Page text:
There are claims contiguous to the Wild Horse claims.  While these claims do not encumber the project area, they bound the project area.

Round Mountain (Smoky Valley Common Operation – Joint Venture between Kinross Gold Corporation and Barrick Gold Corporation) controls a large block of claims contiguous to the north, northeast and east of the Wild Horse claims.  These are the MAN claims.  Round Mountain controls claims to the south of the Wild Horse claims.  These are the SAL claims.  In addition, Round Mountain controls claims to the west of the Wild Horse claims.  These are the SEP claims.

Newcrest Resources controls claims to the south east of the Wild Horse claims, immediately adjacent to the Round Mountain claims.

Geology and Mineralization

The geology at the Manhattan project consists of a three main rock types.  The most abundant are Paleozoic age, foliated quartzites, marbles, schists and phyllites.  These are cut by Cretaceous age granitic intrusive rocks.  Both of which were subsequently cut by a Tertiary age caldera complex and its associated volcanic rocks.  Faulting of the Paleozoic age rocks related to later tectonic events add to their complexity.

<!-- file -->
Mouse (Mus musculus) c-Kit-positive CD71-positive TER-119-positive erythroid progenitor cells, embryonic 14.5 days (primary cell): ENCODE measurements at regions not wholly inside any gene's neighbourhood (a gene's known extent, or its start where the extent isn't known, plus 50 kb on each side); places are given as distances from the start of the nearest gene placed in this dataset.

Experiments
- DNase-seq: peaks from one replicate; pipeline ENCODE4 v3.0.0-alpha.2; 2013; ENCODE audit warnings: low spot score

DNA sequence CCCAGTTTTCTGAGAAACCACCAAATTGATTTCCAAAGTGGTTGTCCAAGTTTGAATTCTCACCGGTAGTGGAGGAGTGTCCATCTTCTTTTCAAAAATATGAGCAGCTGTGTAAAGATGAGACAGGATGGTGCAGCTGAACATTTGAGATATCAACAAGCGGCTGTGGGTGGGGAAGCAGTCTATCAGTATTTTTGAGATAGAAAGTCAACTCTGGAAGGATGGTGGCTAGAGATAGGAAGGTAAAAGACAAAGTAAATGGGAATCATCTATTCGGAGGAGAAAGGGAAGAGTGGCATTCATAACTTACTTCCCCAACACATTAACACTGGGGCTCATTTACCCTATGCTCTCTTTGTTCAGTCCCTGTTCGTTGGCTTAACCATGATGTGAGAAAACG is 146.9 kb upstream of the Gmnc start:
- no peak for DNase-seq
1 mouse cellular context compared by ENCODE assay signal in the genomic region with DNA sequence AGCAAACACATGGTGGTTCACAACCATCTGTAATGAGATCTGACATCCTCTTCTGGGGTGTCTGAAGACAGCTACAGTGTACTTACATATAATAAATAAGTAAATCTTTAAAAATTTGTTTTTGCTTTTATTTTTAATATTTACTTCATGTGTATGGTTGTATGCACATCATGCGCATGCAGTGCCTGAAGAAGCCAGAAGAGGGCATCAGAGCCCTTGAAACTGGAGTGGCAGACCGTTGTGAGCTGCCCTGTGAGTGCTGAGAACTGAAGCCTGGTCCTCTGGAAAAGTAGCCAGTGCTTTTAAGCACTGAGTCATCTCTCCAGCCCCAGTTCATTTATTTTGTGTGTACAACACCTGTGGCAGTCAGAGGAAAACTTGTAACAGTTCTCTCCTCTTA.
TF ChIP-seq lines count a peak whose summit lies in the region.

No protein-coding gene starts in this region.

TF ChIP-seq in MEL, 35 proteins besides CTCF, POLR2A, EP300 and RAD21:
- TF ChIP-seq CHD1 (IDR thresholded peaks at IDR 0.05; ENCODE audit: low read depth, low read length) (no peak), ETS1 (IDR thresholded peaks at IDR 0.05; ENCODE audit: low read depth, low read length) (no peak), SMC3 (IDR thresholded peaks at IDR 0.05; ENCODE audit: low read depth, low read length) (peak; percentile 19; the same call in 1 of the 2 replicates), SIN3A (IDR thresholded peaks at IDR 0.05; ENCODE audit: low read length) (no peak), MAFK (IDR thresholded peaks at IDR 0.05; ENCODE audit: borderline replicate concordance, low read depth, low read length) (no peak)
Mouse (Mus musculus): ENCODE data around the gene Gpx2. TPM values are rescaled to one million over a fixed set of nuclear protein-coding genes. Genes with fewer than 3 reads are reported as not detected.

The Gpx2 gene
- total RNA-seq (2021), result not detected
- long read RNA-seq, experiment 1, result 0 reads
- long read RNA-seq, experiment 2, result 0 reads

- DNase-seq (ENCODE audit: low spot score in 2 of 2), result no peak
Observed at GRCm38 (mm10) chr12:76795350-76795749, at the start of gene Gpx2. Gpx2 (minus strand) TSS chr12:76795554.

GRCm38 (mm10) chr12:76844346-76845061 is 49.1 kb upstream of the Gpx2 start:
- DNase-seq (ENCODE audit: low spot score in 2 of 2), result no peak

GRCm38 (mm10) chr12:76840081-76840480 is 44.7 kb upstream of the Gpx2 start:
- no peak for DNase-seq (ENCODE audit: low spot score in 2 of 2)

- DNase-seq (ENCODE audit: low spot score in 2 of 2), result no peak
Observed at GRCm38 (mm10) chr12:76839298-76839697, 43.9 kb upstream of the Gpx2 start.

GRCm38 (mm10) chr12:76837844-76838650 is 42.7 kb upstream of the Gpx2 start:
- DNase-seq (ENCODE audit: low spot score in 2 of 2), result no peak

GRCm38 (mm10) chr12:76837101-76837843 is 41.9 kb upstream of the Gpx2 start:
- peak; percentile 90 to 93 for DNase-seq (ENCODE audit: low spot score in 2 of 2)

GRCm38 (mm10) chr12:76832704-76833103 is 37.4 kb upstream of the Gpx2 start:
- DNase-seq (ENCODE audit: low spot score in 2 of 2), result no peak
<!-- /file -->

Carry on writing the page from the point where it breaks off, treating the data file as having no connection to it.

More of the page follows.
There are four types of mineralization found in the Manhattan project area.  These are 1) Gold-quartz veins; 2) Folded and faulted replacement gold deposits within the meta-sedimentary rocks; 3) Disseminated gold with pyrite and arsenopyrite in limestone; 4) Gold associated with arsenic, mercury, and stibnite.  All of these styles of mineralization appear to be concentrated along faults structures and bedding.  The mineralization is believed to have occurred during three events dated at 75Ma, 45Ma, and 16Ma (Shawe et al 1986).  The main mineralization in the White Caps Mine area is the gold associated with mercury and arsenic.

Exploration

In the past, exploratory drilling was conducted in the Manhattan South area focused on defining resources within the Cambrian aged White Caps Limestone unit near the White Caps Mine.  Several exploration companies over the years have drilled mostly reverse circulation (RC) drillholes.  The most comprehensive program was conducted
 
 
 
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from 1982 through 1984 targeting a shallow, bulk tonnage open pit type mineralization.  A few of these holes encountered discrete, high-grade gold zones but wider intercepts of disseminated gold mineralization were not found.

In 1995, Calais commissioned a magnetotellurics survey over the entire property.  The results of this survey showed a series of anomalies that occur in a linear trend parallel to the general strike of the Paleozoic rocks in the Manhattan South area.  A drill program was completed in 1997 to target the magnetotellurics anomalies.  The results showed that anomalous gold mineralization is associated with some of the magnetic anomalies.